Cost match, also known as cost sharing, is that portion of project or program costs not borne by the sponsor (generally the federal government). Cost sharing can be voluntary or mandatory (that is, required by means of a statute or law), and can take the form of either cash or in-kind contributions. It is CSU policy that each campus shall properly monitor and document any committed cost sharing in compliance with applicable regulations and agreements. In general, cost sharing shall be offered in a proposal only when it is a requirement of the request for proposal or the program announcement. Only charges that would be allowable as direct costs to the recipient grant are generally allowable as cost match.
There are two types of cost match:
- Cash match: Represents the recipient’s cash outlay set aside to be used solely for the purpose of funding a sponsored program.
- In-kind match: Represents the value of all noncash contributions, including services and property, provided by the recipient and/or non-federal third parties.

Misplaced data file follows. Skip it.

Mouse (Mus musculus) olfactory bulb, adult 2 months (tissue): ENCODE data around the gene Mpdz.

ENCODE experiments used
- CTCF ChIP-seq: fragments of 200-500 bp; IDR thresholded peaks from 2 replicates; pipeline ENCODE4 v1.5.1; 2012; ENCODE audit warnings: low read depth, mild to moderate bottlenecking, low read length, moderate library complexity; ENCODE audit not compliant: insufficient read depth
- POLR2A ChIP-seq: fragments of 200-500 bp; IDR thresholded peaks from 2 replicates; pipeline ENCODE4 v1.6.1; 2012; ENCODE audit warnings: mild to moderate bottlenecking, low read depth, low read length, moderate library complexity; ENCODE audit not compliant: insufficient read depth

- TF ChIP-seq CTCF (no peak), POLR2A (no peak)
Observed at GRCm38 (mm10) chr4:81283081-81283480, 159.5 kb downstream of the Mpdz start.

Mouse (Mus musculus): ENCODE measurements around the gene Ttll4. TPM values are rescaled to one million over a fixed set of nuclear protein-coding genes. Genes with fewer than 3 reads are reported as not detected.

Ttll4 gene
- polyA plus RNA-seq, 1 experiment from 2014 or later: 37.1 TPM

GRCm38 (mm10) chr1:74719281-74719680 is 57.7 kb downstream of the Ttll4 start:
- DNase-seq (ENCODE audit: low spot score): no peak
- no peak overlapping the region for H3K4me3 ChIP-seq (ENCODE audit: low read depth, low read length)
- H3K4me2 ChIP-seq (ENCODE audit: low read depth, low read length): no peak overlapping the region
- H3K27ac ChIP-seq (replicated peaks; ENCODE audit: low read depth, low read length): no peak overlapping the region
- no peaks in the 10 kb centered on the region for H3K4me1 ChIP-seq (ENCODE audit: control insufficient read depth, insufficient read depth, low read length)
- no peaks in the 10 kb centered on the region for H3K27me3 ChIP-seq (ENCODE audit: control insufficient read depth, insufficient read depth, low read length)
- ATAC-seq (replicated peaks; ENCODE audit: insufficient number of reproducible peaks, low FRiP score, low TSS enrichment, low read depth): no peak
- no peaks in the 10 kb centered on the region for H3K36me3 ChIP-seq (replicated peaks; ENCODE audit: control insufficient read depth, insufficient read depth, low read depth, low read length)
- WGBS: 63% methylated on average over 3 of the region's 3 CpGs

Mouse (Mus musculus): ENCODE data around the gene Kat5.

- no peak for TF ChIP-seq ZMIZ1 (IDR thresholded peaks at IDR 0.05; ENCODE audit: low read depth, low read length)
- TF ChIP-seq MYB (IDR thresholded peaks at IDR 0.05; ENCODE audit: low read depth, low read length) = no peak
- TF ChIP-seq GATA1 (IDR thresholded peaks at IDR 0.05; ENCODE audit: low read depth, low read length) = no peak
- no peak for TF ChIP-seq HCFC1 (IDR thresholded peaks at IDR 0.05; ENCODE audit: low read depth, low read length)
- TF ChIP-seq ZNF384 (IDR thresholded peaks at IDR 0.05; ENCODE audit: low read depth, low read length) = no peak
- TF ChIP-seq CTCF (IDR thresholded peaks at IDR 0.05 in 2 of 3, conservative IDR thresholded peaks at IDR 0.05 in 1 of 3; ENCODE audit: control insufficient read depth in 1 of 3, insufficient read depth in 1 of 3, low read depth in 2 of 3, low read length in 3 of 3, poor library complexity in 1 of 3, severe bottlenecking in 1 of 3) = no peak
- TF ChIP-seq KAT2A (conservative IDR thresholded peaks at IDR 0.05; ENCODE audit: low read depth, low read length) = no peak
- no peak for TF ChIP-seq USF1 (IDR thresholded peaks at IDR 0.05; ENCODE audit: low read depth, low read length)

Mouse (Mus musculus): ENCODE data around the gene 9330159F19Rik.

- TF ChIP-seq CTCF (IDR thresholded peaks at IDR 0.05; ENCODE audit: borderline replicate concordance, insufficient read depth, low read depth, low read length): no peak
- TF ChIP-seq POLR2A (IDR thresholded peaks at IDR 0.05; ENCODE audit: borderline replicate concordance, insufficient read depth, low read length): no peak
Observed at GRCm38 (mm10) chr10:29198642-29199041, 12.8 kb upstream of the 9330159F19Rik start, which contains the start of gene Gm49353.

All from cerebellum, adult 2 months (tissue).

Cost match must be:
- Verifiable from university or auxiliary records.
- Necessary and reasonable to accomplish the project’s objectives.
- Identifiable in the approved budget when required by the prime sponsor.
- Provided during the project period.
Cost match may not be:
- Utilized as cost sharing on any other project.
- Federal funds except where authorized by federal statute.
- Earned income under the project except when expressly authorized by the prime sponsor.
Once a cost match is included and quantified in a sponsored project budget, it becomes a campus commitment and must be honored.
Related References: OMB A-21 Cost Sharing